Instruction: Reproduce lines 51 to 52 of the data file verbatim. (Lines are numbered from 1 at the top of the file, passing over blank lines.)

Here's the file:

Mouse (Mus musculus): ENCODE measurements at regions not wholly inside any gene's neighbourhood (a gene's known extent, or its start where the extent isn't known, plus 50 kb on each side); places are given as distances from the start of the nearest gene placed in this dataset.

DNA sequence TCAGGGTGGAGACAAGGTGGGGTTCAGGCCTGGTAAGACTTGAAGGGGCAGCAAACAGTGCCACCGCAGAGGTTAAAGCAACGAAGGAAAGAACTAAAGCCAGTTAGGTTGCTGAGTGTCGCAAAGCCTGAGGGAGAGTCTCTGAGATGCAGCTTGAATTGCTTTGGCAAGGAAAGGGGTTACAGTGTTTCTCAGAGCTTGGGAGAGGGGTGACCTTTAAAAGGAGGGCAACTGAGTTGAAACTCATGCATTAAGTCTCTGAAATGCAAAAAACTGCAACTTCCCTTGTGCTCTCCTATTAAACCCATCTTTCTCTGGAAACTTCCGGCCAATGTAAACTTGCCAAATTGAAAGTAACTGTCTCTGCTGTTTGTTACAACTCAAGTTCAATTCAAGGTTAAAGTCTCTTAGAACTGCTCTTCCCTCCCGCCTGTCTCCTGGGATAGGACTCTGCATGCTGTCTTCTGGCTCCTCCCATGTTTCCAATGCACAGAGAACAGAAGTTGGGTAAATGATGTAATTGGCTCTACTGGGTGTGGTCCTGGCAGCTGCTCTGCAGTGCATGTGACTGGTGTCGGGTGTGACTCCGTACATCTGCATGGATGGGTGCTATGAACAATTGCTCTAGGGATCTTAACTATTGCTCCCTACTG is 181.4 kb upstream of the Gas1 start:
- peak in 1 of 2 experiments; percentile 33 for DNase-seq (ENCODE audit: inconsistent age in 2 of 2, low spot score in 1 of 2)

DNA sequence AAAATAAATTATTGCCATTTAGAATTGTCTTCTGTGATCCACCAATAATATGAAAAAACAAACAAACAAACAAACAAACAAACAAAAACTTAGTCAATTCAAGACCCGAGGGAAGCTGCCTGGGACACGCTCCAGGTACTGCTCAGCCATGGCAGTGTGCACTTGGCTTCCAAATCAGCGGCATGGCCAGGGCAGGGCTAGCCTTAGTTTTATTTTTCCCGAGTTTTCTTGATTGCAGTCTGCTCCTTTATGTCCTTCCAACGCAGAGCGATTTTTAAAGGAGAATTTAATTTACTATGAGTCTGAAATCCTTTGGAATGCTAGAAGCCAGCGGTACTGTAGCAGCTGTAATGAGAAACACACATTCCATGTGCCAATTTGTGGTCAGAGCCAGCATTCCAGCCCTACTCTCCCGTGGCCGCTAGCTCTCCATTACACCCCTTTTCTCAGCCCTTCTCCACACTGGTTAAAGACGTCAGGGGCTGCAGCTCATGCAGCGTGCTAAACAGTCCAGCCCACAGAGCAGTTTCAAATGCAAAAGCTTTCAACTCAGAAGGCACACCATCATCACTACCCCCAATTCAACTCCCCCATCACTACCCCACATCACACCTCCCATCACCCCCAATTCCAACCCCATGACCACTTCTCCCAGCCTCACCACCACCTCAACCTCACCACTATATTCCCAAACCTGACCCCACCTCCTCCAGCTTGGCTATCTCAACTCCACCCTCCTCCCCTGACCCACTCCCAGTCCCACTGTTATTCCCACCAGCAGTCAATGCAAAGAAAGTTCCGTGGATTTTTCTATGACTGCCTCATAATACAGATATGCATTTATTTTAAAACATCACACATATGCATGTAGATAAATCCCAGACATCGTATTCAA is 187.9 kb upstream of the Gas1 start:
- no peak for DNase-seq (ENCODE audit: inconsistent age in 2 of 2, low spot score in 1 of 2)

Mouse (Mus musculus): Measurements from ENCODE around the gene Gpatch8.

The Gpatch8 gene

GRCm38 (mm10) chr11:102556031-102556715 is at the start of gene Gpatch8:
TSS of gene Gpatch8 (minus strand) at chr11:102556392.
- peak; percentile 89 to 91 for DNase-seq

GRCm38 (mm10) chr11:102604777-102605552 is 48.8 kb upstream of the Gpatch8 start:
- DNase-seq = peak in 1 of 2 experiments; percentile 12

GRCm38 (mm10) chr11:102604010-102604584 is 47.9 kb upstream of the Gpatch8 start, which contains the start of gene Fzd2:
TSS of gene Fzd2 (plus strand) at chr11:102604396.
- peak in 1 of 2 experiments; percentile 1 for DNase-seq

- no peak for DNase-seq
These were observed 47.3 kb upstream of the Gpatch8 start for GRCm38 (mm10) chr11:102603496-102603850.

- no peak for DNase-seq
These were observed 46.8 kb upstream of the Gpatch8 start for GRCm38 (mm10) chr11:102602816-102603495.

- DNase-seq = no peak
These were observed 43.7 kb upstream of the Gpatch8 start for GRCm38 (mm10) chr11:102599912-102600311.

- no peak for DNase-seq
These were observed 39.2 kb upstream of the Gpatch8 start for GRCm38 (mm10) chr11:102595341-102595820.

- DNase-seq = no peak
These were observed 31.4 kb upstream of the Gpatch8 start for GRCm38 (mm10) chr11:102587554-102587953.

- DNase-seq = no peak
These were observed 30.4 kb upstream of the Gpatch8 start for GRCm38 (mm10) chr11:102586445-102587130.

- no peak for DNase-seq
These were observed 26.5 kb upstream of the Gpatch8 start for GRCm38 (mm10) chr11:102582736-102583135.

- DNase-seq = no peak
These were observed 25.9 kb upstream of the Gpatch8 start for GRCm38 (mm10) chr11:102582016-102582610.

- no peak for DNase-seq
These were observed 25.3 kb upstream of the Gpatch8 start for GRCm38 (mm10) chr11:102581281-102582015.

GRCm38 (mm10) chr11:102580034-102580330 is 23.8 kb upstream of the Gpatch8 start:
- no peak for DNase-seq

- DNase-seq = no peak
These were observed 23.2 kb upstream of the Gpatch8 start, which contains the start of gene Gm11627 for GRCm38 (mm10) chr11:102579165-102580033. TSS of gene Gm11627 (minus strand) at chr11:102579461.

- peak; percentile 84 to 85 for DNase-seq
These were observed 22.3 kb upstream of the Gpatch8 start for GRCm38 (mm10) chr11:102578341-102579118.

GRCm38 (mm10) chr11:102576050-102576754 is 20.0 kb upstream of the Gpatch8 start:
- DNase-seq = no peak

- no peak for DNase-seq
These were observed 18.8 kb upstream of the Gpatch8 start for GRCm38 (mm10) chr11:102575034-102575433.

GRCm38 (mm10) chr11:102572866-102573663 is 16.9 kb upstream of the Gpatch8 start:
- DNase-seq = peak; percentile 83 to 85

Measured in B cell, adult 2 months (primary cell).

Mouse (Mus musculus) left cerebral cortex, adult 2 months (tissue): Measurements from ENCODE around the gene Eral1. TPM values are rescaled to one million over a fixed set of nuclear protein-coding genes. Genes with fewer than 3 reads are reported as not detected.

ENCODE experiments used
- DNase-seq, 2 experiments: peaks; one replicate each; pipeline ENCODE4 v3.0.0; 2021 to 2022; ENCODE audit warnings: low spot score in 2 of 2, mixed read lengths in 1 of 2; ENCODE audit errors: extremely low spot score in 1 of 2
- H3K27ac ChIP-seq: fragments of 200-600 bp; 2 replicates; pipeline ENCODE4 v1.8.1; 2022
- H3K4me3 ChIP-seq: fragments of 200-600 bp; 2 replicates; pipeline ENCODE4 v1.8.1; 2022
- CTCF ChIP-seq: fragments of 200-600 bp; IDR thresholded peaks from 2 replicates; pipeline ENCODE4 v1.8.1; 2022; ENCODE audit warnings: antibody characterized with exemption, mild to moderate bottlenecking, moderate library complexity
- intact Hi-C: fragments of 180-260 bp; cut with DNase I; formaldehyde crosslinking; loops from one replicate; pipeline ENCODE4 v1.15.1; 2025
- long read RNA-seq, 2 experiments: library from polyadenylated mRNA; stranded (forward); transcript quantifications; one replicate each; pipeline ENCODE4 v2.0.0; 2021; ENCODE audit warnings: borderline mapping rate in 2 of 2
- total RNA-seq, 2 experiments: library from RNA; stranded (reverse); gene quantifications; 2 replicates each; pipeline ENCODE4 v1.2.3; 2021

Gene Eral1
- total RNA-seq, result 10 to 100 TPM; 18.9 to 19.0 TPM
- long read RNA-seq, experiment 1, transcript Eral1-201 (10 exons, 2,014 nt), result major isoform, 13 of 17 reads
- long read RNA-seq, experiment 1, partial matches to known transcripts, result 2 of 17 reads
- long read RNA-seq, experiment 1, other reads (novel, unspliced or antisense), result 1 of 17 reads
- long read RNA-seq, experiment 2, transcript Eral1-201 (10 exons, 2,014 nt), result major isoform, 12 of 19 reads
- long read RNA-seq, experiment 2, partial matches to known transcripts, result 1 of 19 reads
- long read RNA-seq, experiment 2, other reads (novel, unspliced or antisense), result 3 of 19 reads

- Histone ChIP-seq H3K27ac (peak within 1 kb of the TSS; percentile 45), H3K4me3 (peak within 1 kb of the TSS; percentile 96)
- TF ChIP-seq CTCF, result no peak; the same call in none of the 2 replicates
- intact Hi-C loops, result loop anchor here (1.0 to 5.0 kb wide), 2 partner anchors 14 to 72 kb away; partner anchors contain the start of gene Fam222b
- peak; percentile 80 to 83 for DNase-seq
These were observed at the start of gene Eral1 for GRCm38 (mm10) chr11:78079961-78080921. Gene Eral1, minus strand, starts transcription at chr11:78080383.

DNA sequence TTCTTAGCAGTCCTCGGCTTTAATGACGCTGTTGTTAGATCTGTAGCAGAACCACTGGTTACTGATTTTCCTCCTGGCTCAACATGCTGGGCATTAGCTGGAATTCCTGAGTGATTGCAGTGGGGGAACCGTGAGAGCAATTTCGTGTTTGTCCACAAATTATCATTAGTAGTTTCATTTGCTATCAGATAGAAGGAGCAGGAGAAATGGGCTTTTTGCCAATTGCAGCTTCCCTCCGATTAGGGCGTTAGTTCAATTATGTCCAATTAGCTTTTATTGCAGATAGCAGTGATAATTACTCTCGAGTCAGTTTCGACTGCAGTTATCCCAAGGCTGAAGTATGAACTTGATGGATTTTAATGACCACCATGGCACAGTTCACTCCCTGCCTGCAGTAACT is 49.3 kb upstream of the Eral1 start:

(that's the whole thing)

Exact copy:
- H3K4me3 ChIP-seq: fragments of 200-600 bp; 2 replicates; pipeline ENCODE4 v1.8.1; 2022
- CTCF ChIP-seq: fragments of 200-600 bp; IDR thresholded peaks from 2 replicates; pipeline ENCODE4 v1.8.1; 2022; ENCODE audit warnings: antibody characterized with exemption, mild to moderate bottlenecking, moderate library complexity